Fred Bronson discusses George Michael, chart records, chart gaps and the Average White Band with readers.

DID GEORGE DO IT?

Dear Fred,

I really enjoy your column every week, and I wait every Friday to know more about chart facts. Last week, I read about the possibilities of Usher getting a fourth consecutive No. 1 during the same calendar year, something that hasn't happened since the Jackson 5. However, I would like to bring to your attention the case of George Michael.

He advanced to No. 1 the week of Dec. 12, 1987 with "Faith" and stayed there for four weeks, until he was replaced by Whitney Houston's "So Emotional" the week of Jan. 9, 1988. Then, George returned to No. 1 with "Father Figure" (Feb. 27), "One More Try" (May 28) and "Monkey" (Aug. 27). So, even when George Michael didn't advance to No. 1 he surely was at the top the very first eight days of 1988. I think that he should be at least mentioned for that achievement.

Best regards,

Juan Carlos Izaguirre
Lima, Peru
jotacei@terra.com.pe

Hi Fred,

You mentioned in "Chart Beat Bonus" that Usher might become the first artist to land four No. 1s in a calendar year since the Jackson 5. However, I think that George Michael had four No. 1s back in 1998. "Faith" hit No. 1 in the middle of December 1987 but remained there for the first two weeks of 1998. "Father Figure," "One More Try" and "Monkey" all followed.

Peter Duffy
Islamabad, Pakistan

Dear Juan and Peter,

This is why I am always careful about the language I use when discussing No. 1 songs. The keyword was "advanced." I was talking about songs that moved to No. 1 during a calendar year. Since songs belong to the year in which they peak, I think it's clearer to just consider songs that move to No. 1 in a calendar year, and that's how I consistently write about chart achievements.

What you say about George Michael is true as long as you don't use the phrase "advanced to No. 1 in a calendar year."



CAN'T STOP LOVING RAY

Fred,

After Dobie Gray broke the record for longest gap between top 10 appearances on the Hot 100 with "Drift Away" (he was featured on Uncle Kracker's reworking), now Ray Charles has done the same on the album chart.

Charles posthumous "Genius Loves Company" (Hear/Concord), on which Ray duets with stars like Norah Jones, Elton John and Johnny Mathis, entered the top 10 more than 40 years and 38 days after his last appearance in the top 10 on the album chart.

The previous record holder also made his comeback with a duets album: Frank Sinatra's "Duets" reached the top 10 25 years after his last top 10 album.

Here's a top 10 of the artists who had the longest breaks between Top 10 appearances on the albums chart (since 1955):

1. Ray Charles: 40 years, 38 days
2. Frank Sinatra: 25 years, 277 days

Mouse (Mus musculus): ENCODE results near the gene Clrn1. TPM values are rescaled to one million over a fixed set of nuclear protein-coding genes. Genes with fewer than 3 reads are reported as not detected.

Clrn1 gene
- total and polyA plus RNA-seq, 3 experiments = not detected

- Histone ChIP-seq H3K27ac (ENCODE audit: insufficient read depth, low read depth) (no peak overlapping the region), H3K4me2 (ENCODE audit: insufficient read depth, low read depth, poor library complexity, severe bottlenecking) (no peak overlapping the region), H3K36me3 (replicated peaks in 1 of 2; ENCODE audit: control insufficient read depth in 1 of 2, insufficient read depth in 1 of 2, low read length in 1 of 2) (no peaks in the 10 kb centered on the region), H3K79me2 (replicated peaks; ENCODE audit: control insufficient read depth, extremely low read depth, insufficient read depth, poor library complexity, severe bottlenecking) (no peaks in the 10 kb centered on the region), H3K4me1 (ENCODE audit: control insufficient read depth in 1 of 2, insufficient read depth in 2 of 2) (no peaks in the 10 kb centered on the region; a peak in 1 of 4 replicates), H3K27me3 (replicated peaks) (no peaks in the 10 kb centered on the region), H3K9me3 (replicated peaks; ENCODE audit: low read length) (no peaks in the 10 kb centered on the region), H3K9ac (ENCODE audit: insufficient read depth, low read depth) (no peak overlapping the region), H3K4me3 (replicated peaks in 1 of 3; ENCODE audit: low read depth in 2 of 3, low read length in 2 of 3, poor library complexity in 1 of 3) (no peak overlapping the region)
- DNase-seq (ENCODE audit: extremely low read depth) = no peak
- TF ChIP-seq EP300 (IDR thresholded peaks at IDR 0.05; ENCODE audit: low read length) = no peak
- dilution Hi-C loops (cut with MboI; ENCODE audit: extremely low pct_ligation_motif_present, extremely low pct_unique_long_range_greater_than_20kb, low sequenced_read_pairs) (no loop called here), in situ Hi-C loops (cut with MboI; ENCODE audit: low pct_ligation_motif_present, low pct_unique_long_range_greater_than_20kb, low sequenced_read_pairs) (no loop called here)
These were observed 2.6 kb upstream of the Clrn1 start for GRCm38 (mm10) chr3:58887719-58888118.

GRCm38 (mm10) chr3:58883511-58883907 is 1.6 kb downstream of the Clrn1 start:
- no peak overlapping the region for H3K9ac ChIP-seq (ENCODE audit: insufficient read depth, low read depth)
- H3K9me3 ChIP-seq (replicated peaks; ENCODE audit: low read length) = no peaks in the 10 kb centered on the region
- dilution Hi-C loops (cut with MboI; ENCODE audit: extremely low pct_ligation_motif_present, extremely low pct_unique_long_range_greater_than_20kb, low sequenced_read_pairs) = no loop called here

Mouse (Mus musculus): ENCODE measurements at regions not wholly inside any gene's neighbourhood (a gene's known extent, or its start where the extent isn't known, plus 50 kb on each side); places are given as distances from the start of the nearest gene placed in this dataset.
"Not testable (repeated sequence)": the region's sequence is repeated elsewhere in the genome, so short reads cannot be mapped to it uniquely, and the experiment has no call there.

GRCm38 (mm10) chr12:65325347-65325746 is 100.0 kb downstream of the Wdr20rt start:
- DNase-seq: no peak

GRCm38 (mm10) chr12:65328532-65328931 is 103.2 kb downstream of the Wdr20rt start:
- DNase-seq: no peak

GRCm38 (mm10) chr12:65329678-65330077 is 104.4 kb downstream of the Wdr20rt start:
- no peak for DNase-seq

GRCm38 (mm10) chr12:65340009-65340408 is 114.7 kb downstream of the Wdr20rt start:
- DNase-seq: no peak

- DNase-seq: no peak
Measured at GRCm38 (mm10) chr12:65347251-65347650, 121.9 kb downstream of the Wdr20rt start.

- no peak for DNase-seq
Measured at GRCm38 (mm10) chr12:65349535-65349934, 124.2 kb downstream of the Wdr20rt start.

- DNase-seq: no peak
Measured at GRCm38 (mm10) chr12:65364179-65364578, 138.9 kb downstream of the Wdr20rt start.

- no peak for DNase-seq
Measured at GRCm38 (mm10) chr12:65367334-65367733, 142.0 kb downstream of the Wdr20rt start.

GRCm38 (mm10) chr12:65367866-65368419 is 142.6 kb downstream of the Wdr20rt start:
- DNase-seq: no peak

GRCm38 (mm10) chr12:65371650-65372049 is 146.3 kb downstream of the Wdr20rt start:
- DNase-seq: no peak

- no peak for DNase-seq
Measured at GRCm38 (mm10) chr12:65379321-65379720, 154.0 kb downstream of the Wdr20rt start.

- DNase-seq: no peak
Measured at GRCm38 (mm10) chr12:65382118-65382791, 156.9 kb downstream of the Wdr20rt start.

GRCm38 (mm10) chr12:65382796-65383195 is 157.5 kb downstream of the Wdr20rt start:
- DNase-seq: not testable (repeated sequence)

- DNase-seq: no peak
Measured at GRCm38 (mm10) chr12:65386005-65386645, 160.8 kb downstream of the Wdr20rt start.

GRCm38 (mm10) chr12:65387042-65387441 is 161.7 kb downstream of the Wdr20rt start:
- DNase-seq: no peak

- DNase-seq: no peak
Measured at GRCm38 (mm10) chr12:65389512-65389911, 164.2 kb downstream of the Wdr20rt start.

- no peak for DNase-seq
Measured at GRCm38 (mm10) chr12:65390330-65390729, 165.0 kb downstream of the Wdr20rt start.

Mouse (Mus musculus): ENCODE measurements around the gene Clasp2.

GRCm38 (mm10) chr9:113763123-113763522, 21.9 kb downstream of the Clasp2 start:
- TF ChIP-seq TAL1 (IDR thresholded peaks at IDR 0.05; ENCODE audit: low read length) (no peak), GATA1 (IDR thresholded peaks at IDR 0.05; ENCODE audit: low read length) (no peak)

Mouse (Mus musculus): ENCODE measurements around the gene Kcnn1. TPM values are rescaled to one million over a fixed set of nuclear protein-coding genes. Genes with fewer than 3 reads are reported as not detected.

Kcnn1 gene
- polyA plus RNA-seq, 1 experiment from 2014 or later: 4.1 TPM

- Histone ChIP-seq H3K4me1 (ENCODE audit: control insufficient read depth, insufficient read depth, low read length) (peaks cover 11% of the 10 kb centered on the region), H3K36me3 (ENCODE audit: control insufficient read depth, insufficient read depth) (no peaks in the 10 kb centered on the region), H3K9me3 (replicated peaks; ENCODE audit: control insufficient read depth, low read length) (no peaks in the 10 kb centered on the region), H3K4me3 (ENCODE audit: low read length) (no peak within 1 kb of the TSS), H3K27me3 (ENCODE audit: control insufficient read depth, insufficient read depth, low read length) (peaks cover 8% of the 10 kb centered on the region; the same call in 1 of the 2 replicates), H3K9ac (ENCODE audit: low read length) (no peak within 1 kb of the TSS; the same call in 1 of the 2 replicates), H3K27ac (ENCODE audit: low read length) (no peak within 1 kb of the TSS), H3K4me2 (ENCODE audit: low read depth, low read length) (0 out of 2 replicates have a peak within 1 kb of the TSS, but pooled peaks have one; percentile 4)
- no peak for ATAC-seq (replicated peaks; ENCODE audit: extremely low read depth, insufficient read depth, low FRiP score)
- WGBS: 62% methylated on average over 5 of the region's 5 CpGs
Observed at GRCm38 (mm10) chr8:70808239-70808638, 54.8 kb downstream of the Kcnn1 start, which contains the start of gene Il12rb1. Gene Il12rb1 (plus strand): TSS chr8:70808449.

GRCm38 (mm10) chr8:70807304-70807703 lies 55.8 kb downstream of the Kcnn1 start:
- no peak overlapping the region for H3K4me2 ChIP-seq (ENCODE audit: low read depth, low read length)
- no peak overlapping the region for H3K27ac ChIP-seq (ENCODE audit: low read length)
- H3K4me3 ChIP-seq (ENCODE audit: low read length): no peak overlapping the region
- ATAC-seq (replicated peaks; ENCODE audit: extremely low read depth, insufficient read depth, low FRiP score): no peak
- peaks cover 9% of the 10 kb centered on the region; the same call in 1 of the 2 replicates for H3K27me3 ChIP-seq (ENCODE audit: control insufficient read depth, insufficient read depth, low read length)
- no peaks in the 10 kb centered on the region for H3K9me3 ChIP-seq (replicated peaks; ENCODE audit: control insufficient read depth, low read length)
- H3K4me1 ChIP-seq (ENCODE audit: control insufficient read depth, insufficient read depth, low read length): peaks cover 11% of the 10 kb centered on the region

3. Elvis Presley: 24 years, 236 days
4. Barry Manilow: 21 years, 330 days
5. The Isley Brothers: 20 years, 352 days
6. Led Zeppelin: 20 years, 79 days
7. The Doors: 19 years, 94 days
8. Steely Dan: 18 years, 228 days
9. Bob Dylan: 17 years, 236 days
10. Santana: 17 years, 229 days

After Elvis Presley, Ray Charles now has the longest span of top 10 album hits, just twi weeks shy of 44 years. "Genius Hits the Road," which enjoyed one week in the top 10 at No. 9 in November 1960, was his first.

Here's a top 10 of the artists with the longest span of top 10 album hits (since 1955):

1. Elvis Presley (first top 10 hit in 1956, last in 2004): 47 years, 45 weeks
2. Ray Charles (1960-2004): 43 years, 8 weeks
3. Barbra Streisand (1963-2004): 40 years, 25 weeks
4. Frank Sinatra (1955-1995): 40 years, 30 weeks
5. The Beatles (1964-2004): 40 years, 29 weeks
6. The Rolling Stones (1964-2003): 38 years, 35 weeks
7. Bob Dylan (1965-2002): 36 years, 14 weeks
8. Led Zeppelin (1969-2003): 34 years, 11 weeks
9. Santana (1969-2003): 34 years, 9 weeks
10. Rod Stewart (1971-2004): 33 years, 10 weeks

Best regards,

Han Boogaardt
Amsterdam
hanboo@xs4all.nl

Dear Han,

Thanks for all of the time and energy you put into your research!



ON THE AVERAGE

Fred,

It was 30 years ago this month that the debut album from Scotland's Average White Band made its debut on The Billboard 200. The album, simply called "AWB," went to No. 1 and became a million-seller.

Last night I had the opportunity to see AWB at an outdoor concert in Norwalk, Conn. They were fantastic. They had the crowd on its feet. One of the group members said that the band just released a greatest hits album. Do you happen to know if the CD is in the stores at this time?

Scott Burton
Bridgeport, Conn.
Authorityman@aol.com

Dear Scott,

There was a greatest hits collection by Average White Band, released in 1992 by Rhino. That CD contains original versions of the group's hits. The new collection covers the years 1988-2003 and includes live and/or newly recorded material. You can purchase the new CD directly from the AWB's official Web site.

Questions? Comments? Let us know: @billboard

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